Over the last few weeks I’ve been attempting to expand my mindfulness into more areas of my life. One of the challenges I’ve set myself is mindful supermarket shopping, but I have to admit I haven’t been entirely successful. But I have become more aware of what gets in my way, so that’s a start! And what gets in my way is the attitude I have that it’s a necessary evil to be tackled and overcome as quickly and efficiently as possible. I’m so firmly anchored in doing mode, because I just want it done, my ‘doing’ totally overtakes my ‘being’!
The result of this ‘necessary evil’ mind-set is that from start to finish I feel tense and grumpy and anything that gets in the way of me getting it over and done with, as efficiently as possible, makes me even more tense and grumpy. That tension and grumpiness isn’t just unpleasant for me and those around me, but it is also keeping my body from being in healing mode.
I’ve discovered that there are two stages to tackling a ‘necessary evil’ mind-set. The first is to remind myself I have a choice and focus on the benefits. Doing supermarket shopping is a choice. I could do it online instead, or I could just about get by with daily visits to the local convenience store. I’ve chosen to go to the supermarket because of the benefits: I get to pick out the fresh stuff I want and often I’m reminded of the things that I’ve forgotten to put on my list, just by walking my usual route and noticing the items I usually buy. I don’t have to be there, I choose to be there! Another thing I regularly resent as a necessary evil is having a shower and getting dressed, but I remind myself that I want to feel clean and fresh and look presentable, it’s something positive I choose! Things only become a necessary evil when we take the benefits for granted and fail to show them some appreciation! I like to have control over picking out the fresh produce I buy, I like to be flexible with my purchases if something is on offer, I like to know I have all that I need in the house to prepare myself healthy meals without having to pop to the shops all the time. I like feeling clean, I like people to see me with decent hair and appropriate clothing. I like dental check-ups which don’t result in treatment! But all these things I can tend to take for granted. Instead, when I let myself really appreciate the benefits, the ‘necessary evil’ mind-set starts to crumble.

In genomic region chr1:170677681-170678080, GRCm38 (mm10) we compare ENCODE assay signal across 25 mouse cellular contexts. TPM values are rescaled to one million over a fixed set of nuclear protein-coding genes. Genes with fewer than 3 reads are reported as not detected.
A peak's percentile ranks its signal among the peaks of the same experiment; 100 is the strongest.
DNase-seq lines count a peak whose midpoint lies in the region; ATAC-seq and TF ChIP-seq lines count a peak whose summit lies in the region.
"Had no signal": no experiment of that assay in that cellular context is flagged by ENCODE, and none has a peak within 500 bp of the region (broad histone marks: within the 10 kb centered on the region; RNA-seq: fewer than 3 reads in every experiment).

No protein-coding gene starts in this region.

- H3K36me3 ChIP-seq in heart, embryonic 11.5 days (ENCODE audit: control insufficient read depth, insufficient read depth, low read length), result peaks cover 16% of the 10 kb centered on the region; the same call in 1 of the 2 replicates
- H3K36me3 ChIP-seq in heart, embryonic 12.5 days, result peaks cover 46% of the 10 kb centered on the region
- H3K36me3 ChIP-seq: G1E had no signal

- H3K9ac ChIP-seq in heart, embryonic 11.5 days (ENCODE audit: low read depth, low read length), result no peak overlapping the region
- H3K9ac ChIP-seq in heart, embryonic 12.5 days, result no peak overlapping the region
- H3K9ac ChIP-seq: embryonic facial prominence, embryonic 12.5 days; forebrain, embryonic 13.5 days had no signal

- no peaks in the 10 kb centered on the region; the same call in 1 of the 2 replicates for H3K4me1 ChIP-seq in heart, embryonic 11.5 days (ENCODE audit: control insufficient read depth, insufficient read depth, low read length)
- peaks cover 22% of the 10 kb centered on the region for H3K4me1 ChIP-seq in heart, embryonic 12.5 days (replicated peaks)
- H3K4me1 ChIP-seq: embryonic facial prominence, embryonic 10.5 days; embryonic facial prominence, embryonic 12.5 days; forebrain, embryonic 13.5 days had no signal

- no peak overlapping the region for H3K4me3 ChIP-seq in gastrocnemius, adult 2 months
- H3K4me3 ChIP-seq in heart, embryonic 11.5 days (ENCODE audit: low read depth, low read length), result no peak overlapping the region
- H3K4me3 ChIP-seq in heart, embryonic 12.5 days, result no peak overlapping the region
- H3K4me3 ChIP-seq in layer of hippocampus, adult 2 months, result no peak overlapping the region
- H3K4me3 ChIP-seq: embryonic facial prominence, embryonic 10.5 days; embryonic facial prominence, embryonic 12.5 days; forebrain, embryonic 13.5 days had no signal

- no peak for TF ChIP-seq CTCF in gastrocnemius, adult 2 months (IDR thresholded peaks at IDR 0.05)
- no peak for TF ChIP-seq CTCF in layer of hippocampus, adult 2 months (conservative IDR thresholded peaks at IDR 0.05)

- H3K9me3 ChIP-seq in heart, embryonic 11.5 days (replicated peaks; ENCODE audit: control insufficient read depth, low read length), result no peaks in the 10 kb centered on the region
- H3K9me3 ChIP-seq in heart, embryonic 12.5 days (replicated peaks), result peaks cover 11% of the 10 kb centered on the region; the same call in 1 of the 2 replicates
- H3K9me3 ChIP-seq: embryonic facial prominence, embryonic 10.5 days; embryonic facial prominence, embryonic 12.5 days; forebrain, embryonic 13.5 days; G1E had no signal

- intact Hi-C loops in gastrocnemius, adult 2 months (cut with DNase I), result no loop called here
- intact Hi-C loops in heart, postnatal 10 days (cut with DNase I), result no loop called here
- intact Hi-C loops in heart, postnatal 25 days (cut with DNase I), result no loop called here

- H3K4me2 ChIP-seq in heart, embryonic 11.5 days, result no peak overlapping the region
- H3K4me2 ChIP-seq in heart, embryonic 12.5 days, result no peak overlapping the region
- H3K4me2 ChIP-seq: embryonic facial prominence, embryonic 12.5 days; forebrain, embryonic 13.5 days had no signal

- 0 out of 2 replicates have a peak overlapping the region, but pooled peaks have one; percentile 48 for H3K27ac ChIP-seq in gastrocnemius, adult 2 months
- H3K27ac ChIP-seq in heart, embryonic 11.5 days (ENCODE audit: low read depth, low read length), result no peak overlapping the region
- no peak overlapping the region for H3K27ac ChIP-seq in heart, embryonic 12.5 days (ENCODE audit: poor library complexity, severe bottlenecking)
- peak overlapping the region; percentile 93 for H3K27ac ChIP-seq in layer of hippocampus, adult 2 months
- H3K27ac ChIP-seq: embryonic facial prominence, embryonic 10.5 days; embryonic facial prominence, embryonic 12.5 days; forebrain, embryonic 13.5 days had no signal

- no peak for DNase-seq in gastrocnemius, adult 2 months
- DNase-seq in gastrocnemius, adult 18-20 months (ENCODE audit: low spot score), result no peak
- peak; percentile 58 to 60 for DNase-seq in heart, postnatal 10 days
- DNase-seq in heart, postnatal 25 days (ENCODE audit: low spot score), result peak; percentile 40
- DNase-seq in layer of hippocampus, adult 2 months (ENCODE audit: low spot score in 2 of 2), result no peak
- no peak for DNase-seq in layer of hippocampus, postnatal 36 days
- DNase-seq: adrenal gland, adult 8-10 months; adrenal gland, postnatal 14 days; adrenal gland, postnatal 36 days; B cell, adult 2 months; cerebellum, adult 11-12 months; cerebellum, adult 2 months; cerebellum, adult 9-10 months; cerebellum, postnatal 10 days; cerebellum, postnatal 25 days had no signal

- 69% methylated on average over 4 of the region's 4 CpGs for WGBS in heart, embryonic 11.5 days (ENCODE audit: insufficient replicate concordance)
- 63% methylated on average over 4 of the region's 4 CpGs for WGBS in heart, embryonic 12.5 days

The second step towards overcoming the ‘necessary evils’ is to set myself the challenge of relaxing and enjoying them. It can be quite hard to overcome a pattern of behaviour that’s been repeated in the past over and over again. New behaviour needs a bit of practise and reinforcement, so I can’t claim that I completely achieved this goal during my supermarket shopping this week. But I made a start and enjoyed a brief accomplishment after reminding myself (for about the 5th time) to be present to the moment, relax and see what I could enjoy. The aisle I was in was an obstacle course of shoppers and shelf fillers, my usual response would have been to feel frustrated that my efficiency was being impeded, but instead I waited patiently for a gap. Then something special happened, a lovely lady moved her trolley to the side for me and invited me to pass her with a big smile on her face. I smiled back and that small moment of warmth that passed between us was a moment of pure enjoyment. What if I could open myself up to more of those moments, perhaps supermarket shopping really could become enjoyable? I almost can’t wait for next week to try again… (or maybe I can!)
It might take me a while to overcome my automatic response to supermarket shopping, but being rewarded with little moments of joy will help. I may not be guaranteed to have rewarding connections with others whilst wondering the aisles but if I can at least stay open and relaxed, I won’t be impeding my healing! We all have different ability levels and supermarket shopping may be way beyond your capability right now, but what kinds of things trigger your ‘necessary evil’ mindset?
Image courtesy of Ambro at freedigitalphotos.net